Southam in WW1

Centenary Archive

Honouring those who died and all who served


Richard Henry Turner (T/4/039884)

Richard Turner’s was a sad but brave attempt to serve. Aged thirty years, he enlisted on 28th December 1914, was medically passed by Dr Lattey, and joined the Army Service Corps. He was discharged almost immediately in early January 1915 with Chronic Rheumatism.

Army records state he was of ‘good character’, but he was ‘not likely to become an efficient soldier’. The Southam Chief of Police was sent this notification plus an Armlet to be delivered to Richard Turner. Like the later introduced Silver Badge, it showed he was demobilised as medically unfit.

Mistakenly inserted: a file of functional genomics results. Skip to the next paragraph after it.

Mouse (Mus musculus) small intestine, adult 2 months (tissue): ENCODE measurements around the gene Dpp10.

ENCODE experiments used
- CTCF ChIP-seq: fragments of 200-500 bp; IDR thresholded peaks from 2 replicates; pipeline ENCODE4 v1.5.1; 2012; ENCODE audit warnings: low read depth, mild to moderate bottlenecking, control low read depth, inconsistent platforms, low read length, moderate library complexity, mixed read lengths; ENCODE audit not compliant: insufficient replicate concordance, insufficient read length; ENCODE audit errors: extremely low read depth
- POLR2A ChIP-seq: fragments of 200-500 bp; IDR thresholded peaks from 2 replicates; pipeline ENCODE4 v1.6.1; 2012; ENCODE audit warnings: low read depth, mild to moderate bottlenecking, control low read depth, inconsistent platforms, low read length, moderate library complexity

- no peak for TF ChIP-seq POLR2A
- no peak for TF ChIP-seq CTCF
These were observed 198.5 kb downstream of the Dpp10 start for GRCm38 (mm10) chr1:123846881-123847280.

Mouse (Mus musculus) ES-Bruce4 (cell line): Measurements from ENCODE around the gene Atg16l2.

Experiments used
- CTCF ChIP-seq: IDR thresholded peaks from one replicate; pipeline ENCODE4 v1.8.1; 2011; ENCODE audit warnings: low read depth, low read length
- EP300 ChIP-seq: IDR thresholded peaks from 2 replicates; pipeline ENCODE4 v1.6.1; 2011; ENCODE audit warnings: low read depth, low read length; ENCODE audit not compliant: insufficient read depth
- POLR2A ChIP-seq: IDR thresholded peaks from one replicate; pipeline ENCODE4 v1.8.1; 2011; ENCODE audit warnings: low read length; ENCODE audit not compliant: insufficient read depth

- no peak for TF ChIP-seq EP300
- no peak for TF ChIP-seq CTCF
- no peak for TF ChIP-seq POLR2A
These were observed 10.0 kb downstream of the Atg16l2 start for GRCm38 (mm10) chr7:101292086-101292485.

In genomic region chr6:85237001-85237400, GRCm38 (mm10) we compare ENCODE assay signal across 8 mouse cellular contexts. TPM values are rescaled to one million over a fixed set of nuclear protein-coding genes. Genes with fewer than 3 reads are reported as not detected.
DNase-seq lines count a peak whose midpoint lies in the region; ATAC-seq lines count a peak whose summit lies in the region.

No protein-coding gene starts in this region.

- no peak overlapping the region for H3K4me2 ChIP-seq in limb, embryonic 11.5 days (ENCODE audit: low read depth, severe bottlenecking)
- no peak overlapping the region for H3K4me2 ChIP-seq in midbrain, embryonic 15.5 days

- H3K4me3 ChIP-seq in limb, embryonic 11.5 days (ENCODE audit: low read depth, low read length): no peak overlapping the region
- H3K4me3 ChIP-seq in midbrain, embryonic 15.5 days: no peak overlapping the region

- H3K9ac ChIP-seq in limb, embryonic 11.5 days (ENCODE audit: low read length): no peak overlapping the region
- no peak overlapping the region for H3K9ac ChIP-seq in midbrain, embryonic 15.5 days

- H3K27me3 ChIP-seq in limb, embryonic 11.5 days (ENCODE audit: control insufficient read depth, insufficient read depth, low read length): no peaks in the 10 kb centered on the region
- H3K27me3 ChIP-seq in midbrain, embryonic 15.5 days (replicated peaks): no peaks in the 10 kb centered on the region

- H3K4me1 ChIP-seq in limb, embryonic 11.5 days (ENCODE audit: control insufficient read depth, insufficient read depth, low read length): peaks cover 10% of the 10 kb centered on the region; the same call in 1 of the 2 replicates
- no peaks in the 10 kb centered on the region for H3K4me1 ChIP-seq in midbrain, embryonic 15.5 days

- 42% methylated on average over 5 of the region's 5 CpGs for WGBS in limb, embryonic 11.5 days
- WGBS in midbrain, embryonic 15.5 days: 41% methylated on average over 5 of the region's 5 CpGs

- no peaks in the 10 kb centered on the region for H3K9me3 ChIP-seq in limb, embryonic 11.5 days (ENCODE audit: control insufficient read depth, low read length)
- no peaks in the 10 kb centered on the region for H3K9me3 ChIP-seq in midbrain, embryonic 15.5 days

Born in 1884, Richard Turner was son of William and Ester Turner. He worked as a stone-quarry labourer.  He is seen here in an early photograph supplied by his descendant Ron Turner. He married Mary Elizabeth Gaskins in 1909 and they lived in Mountfield Gardens. They had four children: May Elizabeth, Richard Henry, John Edward and Alice May.

Richard Turner died in November 1918 and is buried in Southam.